Why kids are scared of NAPLAN and how to help them


Mirella and Charlene are teachers and education consultants who met in 2012, growing close over a shared love of Ellen Degeneres and The West Wing. Their professional concern for wanting to “do more” for mathematics education led them to create Education Equals – a pioneering educational space. 


The other day I asked the students in one of my Year 7 classes “who’s a bit worried about NAPLAN this year?”


About 70% of the students’ hands went up and a few students had genuinely worried faces.


I then asked them to explain to me and the class what they were worried about. Their responses provide insight into student perceptions of NAPLAN and what we can do to help them feel more confident and self-assured this time around.

Here are some of the common responses and ways in which we can help our children overcome their fears.


“I’m scared I won’t know how to do any of the questions.”


The fear of the unknown is very real and although students who have sat NAPLAN tests before know what the tests look like, there’s still the fear of being unprepared. Students worry that they might not understand what they’re being asked or that they’ll forget what they know and have a “brain freeze” on the day. We’ve all had these fears ourselves, and usually they manifest in our dreams the night before an exam.


Luckily this is probably the easiest worry to address. To eliminate some of the fear of the unknown it is only necessary to expose kids to NAPLAN papers at their current year level. Your child’s school will no doubt have resources that you can access and more likely still, they’ve already given your child at least one paper to look over.


In my class, I asked my students to work on some of the questions from a previous NAPLAN and we then went through the solutions together and discussed how we felt. The common response from the class was “I knew how to do a lot more of those questions than I thought I would.”


“I’m worried that my mark will let the school down.”


Kids get all sorts of ideas in their minds about what NAPLAN is for and how it will be used. As they get older they know something about the My School website and the publishing of NAPLAN results and they worry that they’re “letting the team down.”


A discussion about what NAPLAN is for, and how it fits into their personal education journey, is important. Here is a link to last week’s article that discusses the ways and means to discuss NAPLAN with your child.


“I’m worried about having to concentrate for so long.”


For students in primary school in particular, NAPLAN is often the longest period of time that they have had to sit at one desk, concentrating on one task without input or assistance from their teachers or peers. Students in secondary school are far more used to the rigour and regularity of timed assessments.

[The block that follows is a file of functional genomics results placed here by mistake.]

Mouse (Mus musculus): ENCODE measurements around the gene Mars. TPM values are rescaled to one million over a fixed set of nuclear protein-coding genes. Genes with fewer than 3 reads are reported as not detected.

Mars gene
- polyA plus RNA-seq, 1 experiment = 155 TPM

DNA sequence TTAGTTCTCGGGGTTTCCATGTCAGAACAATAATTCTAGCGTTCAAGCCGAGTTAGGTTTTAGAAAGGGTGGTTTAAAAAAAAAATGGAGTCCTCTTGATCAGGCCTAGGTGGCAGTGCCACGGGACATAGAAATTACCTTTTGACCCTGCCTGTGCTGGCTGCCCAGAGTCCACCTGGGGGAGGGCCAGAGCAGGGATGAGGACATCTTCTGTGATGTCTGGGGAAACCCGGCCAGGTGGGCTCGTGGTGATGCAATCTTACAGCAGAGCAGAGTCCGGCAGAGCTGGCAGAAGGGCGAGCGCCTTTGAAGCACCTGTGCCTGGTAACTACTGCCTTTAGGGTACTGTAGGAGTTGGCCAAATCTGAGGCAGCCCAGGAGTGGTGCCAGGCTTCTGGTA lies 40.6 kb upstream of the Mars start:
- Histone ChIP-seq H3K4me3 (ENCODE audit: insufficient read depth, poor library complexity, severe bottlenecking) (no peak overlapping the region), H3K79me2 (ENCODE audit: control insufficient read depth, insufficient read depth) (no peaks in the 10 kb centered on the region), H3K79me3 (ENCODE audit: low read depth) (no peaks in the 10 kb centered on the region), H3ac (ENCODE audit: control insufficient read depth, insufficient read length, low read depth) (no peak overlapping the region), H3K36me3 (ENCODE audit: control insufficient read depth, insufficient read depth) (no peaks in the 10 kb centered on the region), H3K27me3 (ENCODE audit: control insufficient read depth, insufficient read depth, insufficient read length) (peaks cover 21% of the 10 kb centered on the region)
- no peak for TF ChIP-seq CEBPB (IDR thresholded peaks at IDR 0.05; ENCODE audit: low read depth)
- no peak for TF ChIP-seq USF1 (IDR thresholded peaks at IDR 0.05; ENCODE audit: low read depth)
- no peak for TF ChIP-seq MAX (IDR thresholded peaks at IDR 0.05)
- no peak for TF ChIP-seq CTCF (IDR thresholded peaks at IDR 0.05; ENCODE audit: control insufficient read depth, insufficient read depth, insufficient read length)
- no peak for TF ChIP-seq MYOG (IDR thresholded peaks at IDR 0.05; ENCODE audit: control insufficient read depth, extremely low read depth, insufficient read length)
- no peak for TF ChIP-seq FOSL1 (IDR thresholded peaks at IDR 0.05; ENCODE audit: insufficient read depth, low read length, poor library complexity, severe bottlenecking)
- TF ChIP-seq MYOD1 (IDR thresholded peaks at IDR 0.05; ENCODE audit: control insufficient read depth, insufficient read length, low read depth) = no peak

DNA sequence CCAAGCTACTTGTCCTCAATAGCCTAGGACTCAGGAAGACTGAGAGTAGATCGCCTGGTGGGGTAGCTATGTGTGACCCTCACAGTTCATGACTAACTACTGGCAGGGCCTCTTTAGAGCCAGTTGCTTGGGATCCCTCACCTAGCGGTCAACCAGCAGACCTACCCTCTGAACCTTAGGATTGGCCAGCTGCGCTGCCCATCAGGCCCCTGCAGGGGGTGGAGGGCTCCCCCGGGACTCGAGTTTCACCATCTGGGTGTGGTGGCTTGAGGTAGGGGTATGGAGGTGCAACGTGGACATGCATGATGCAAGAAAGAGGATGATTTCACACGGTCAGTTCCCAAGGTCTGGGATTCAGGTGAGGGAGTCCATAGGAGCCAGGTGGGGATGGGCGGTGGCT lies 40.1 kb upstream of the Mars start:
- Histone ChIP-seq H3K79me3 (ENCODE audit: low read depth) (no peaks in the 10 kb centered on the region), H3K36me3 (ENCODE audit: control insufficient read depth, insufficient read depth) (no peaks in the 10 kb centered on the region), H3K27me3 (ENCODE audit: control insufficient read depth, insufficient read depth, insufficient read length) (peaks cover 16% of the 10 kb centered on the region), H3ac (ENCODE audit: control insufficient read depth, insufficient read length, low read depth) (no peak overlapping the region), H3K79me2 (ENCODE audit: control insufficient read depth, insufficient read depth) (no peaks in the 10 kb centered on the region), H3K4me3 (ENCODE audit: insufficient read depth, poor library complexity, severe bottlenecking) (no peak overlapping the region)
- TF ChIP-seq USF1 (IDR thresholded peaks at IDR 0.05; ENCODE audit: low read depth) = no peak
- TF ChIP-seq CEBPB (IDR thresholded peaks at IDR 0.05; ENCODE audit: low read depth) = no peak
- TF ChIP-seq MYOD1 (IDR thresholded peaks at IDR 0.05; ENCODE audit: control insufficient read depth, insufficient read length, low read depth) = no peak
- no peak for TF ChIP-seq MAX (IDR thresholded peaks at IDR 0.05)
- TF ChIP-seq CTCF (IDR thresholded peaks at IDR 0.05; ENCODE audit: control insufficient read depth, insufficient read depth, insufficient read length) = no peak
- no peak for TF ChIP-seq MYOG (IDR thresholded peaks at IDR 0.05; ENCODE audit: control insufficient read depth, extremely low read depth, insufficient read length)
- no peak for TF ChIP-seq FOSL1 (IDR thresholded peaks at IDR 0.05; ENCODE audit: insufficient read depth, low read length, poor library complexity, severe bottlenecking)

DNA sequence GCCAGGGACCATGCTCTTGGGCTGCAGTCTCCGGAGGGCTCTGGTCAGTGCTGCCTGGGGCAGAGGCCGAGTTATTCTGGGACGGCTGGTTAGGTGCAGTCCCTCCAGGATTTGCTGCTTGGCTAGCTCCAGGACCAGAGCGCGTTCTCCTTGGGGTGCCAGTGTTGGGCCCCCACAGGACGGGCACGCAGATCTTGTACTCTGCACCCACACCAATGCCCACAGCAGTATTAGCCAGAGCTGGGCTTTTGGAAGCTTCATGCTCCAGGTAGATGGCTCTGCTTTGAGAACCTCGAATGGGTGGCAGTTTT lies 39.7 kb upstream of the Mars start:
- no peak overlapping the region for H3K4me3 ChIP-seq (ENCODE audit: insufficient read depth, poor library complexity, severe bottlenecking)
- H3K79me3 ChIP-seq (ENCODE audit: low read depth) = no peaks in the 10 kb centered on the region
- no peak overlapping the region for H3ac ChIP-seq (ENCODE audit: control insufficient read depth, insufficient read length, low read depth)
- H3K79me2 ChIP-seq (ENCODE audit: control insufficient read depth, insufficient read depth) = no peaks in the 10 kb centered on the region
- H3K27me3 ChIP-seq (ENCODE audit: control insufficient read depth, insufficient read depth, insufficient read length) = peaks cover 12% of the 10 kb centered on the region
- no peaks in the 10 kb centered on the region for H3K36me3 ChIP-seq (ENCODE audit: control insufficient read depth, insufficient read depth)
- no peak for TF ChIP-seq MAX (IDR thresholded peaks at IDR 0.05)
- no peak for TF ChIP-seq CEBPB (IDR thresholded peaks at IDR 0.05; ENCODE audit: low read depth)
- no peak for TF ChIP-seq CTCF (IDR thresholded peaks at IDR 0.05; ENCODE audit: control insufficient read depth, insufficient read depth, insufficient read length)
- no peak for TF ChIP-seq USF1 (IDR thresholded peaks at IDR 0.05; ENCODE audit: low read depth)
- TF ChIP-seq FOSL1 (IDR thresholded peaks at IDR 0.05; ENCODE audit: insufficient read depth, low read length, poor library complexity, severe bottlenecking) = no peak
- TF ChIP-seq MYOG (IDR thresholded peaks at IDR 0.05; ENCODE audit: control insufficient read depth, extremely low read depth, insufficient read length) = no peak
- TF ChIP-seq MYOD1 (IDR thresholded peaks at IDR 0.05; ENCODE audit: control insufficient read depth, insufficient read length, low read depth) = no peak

For younger students it is no wonder that they report feeling very anxious and concerned about NAPLAN. Imagine how different and bewildering it feels to be told to sit and work without any help from the teacher and to work in complete silence. All we need to do is take the opportunity to model to children a test-taking environment. You can do this at home, even if you’ve never done it before. Set up a work area with a clock and a selection of NAPLAN questions and act as the examiner for your child. If they are familiar with how NAPLAN will feel, it won’t seem as alien or fill them with as much anxiety on the day.


“I’m scared about what my parents will say when they see my dot on the graph at the end of the year.”


When parents receive school reports for their children, there is a lot of information, most of which is provided in writing. When parents receive NAPLAN results, the impact of a diagram and a dot on a graph indicating their child’s achievement can pose more questions than it answers and kids are scared of these questions coming their way.


It has been shown that high parental expectations are important to improved educational outcomes for kids. Of course there is a balance between having positive, helpful expectations and being overbearing and accusatory. Letting your child know that you expect them to do their best at all times is an important first step. How to discuss their results with them is a topic we will discuss in detail very soon, so stay tuned!


Mirella is a Mathematics Teacher and Education Consultant and her mission is to help parents raise mathematically confident and competent children through her site www.educationequals.com